physiology, I was called to turn Louis’ phrase around to say “Function Follows

Form” as I saw ( and continue to see) most of us humanoids with pretty lousy

posture, and therefore, with pretty lousy respiratory habits( it works the other way

too) ! I went from remodeling historic homes to remodeling bodies. ( BTW:

Bodies are way harder to change…)

Fast forward to January 2020: Connecting Breathing Practices In The Medical Community

As timing would have it, and as the universe deemed necessary, I was

introduced to Madhavi Parihk, a physicians assistant for Dr. Russ Greenfield, an

integrative medicine specialist at the Novant Cancer Center here in Charlotte,

NC. who learned about my emphasis on breath work as a mainstay for most all

my yoga classes. We had a meaningful conversation that led to my leading a six-

week pranayama ( breath work) class attended some of their colleagues in the

medical and wellness fields, which has since led me to using breathing as a

stress management skill for physicians, staff, and their patients in recovery or

remission from various types of cancers.

Fast forward to March 2020: Covid-19 Arrives In America

I was in New York getting ready to board a flight home after a weekend of visiting

my daughter. The 1:15 flight was canceled due to low numbers of passengers

and the following “make up” flight two hours later had only about 20 people on

board a one hundred fifty seat aircraft. I hadn’t seen a plane that empty in 20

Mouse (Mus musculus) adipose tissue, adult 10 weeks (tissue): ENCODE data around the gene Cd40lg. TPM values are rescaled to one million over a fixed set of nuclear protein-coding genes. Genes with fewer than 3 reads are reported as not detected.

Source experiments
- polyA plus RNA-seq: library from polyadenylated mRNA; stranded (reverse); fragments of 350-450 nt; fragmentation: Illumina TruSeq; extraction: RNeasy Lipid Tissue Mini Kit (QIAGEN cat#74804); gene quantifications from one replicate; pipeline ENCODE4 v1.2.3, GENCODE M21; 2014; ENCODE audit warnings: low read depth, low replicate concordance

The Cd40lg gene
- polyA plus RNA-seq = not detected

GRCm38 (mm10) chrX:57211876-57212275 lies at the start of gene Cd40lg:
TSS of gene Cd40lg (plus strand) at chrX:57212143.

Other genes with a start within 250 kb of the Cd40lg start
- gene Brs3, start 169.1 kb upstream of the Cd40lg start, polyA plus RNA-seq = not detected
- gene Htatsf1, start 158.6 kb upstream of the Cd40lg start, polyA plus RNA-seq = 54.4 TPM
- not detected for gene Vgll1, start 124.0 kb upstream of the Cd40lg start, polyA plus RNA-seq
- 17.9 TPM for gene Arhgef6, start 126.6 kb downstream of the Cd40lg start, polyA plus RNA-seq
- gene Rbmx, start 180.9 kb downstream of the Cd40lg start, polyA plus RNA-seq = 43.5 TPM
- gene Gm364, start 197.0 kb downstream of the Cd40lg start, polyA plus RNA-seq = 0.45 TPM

years. I knew something was different, something was wrong.

It was also about this time that, thanks to Whitney Hodges, fellow yoga teacher

and colleague turned me on to a podcast interview with none other than James

Nestor, researcher and journalist extraordinare and promptly bought his book

“Breath”. And then I was down the rabbit hole in earnest, enrolling in a year long

dissection lab here in Charlotte, N.C. to continue my research into the anatomy

and physiology of breathing. And then came Patrick McKeown, brilliant author of

“The Oxygen Advantage” and more recently “The Breathing Cure” who has

spent the bulk of his live researching the biomechanics, biochemistry, and

cadence for optimal breathing for various conditions, including Covid patients.

Combining the ancient wisdom, my own personal anecdotal reports, and modern

science has led me to explore in earnest ways to breathe for our very best

health, whether we’re ill with some respiratory infection or simply trying to avoid


Fast forward to January 2021: Dawn of “The Breathing Club” / “The Virtual Breathing Clinic”

Timing is an interesting phenomenon. I don’t know why but I took it upon myself

to launch into various projects centered around breathing for better health. Since

Covid shut down my live yoga classes, my bodywork and private yoga practice

with one on one clients for about six weeks, I figured I better do something, so in

addition to moving my in person classes online, I launched a pilot class which I

called “The Breathing Club” and began working to create an online instructional

learning program geared toward physicians, medical staff, and patients called

The Virtual Breathing Clinic with Carol Davis of “Inspiring More” and Eric

Mugele creator of “Breakthrough Advocates”. I have since provided this to Dr.

Anthony Cooley, pediatric physician and associate professor at Emory University

Hospital and Medical School, where we’re looking to provide this online program

to assist with stress management among medical professionals.

Oh yeah, this Covid-19 thing I was promising to talk about….

So going about my work each day, triple vaxxed and masked, I, being a curious

fellow, am honestly ( and mostly) a student of human behaviors. As this applies

to the pandemic, I observe how people walk, act, and protect themselves ( or

not!) in the Land of Covid. I can be hypercritical, especially when I see so many

people seriously ill, making their family members ill, and so many people dying